A few weekends ago, a friend of one of our portfolio manager’s son stopped him on the boy’s way to the neighborhood skate park. “You work in investments, right?” he asked. “So how have you done on GameStop?” The dad patiently explained that his work was investing, not gambling, and that we have never traded GameStop or any other stock just because we found it on an internet message board. Brushing off the lecture, or perhaps not really grasping the nuances, the friend asked his opinion on Dogecoin, a cryptocurrency that bills itself as “the fun and friendly internet currency” and whose logo is a Japanese dog. “I told my parents to buy it,” he proudly declared, “and it’s up like ten times since then.” He has certainly outperformed anything we own over the past two weeks.
Stories like these abound today. Suddenly, everyone is a stock market genius, and even thirteen-year-olds double or triple their money in days. One cannot help but think back to the shoeshine boys of the roaring 1920s with their hot stock tips and hours spent near the ticker tape to wonder if this is an ill omen for the stock market. The saga of GameStop—a dying mall-based retailer of video game cartridges that was briefly worth more than Delta Air Lines in January—is the poster child for the excesses, irrationality, and downright lunacy that exists in pockets of the market today.
The proximate causes of this madness of the crowds are not hard to identify. A bored, underemployed, locked-down investing public was offered commission-free trading by online brokers like Robinhood that purposefully created a casino-like experience for their “investors.” This gamification of investing has hoodwinked a whole generation of young investors who did not experience the great financial crisis of 2008-09 (and who may not have even been alive in 1999-2000) into thinking that the stock market is a giant roulette wheel. We all know how this story ends for these folks…the house always wins.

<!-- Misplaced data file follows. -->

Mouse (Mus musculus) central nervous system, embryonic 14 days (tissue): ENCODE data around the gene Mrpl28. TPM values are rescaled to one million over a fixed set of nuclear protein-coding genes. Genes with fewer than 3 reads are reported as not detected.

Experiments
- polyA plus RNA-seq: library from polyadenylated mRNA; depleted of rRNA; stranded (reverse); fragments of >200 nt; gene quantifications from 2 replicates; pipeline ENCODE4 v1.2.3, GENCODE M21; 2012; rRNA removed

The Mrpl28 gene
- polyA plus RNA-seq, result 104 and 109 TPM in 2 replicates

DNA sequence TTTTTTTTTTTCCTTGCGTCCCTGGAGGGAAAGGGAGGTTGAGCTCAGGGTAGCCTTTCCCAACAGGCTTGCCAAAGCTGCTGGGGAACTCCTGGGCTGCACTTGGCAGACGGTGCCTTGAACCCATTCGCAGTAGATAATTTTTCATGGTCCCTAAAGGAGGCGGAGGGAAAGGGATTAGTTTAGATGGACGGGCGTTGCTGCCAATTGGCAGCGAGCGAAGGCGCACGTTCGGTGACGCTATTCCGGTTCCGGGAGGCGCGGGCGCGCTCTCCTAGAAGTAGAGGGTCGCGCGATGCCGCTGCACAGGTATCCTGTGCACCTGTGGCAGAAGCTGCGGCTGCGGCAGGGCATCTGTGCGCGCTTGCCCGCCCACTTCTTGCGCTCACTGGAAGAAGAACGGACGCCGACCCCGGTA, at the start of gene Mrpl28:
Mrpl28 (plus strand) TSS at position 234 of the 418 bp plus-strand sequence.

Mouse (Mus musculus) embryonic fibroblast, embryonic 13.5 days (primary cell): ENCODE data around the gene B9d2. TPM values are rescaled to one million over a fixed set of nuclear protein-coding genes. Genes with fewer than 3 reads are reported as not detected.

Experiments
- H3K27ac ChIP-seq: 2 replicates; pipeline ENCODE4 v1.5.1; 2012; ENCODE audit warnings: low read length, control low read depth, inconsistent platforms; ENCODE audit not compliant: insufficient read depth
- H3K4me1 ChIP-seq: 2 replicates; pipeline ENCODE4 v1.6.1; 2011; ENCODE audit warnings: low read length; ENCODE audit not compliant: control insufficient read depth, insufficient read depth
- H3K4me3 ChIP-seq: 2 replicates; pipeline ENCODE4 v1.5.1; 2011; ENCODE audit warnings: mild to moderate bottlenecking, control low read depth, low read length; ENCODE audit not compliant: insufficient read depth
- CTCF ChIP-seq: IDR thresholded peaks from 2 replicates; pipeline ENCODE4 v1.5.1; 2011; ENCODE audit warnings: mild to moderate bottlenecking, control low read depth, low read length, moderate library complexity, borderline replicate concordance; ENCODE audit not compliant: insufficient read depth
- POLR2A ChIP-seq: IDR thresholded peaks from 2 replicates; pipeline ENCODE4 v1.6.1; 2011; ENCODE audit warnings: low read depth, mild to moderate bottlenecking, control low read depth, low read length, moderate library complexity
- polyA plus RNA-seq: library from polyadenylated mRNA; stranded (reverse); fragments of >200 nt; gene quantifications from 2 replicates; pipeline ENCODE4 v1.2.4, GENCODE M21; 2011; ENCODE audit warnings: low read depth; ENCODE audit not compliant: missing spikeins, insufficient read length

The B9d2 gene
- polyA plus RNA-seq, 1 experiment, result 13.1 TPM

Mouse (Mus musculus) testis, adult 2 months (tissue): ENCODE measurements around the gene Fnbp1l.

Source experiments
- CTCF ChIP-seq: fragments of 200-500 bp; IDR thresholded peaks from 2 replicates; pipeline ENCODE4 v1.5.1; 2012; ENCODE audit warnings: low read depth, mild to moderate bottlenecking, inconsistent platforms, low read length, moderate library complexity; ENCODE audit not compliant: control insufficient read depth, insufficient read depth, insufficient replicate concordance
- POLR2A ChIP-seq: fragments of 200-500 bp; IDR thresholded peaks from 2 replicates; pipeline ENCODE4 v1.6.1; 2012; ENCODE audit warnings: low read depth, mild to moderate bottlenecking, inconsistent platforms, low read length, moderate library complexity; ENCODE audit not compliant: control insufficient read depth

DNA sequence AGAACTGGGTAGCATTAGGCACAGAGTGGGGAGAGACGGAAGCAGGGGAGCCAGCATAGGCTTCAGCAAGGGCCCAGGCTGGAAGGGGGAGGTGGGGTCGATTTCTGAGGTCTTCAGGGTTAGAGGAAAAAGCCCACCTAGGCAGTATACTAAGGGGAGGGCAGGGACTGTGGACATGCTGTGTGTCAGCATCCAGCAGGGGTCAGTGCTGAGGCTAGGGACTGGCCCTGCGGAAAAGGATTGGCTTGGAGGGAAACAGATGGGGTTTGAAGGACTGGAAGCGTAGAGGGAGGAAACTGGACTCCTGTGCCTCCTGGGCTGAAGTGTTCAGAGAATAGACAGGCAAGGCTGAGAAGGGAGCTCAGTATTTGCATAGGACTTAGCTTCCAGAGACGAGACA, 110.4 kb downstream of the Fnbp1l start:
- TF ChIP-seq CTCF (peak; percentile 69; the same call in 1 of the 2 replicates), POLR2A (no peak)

The distinction between investing and speculating is an important one. Benjamin Graham, the father of value investing, elucidated in 1934: “An investment operation is one which, upon thorough analysis, promises safety of principal and a satisfactory return.” A speculative operation, then, would be the opposite: no analysis, no safety of principal, and a return based purely on chance. Serious investing that is meant to build permanent wealth over a lifetime requires intelligence, a healthy appreciation for risk, an even temperament, and a large dose of patience.
|“Serious investing that is meant to build permanent wealth over a lifetime requires intelligence, a healthy appreciation for risk, an even temperament, and a large dose of patience.”|
While this should surprise no one, it’s worth saying that we do not own GameStop or any other such companies in the Punch Small Cap Strategy. While we do focus on smaller publicly traded companies, we do not invest in penny stocks or speculative enterprises. We look to own a diversified portfolio of small cap companies with long histories of growth, profitability, and cash flow that are well-capitalized and run by management teams who themselves have track records of success. We also seek to acquire their shares when we believe prices offer a margin of safety. In all cases, we rely on our best reason, analysis, and judgment to attempt to produce a “satisfactory return” over time.
While obvious pockets of excess exist in the market today, we are not having difficulty finding compelling, reasonably priced investment ideas, particularly in the small cap arena.
In all these cases, our team of research analysts and portfolio managers has spent significant time, energy, and attention getting to know these businesses and their management teams well, and in our view, we’ve made well-reasoned, professional judgements on their prospects in the years to come. Investing is difficult, important work whose risks and potential returns should not be taken lightly. We would favor our approach over Dogecoin any day.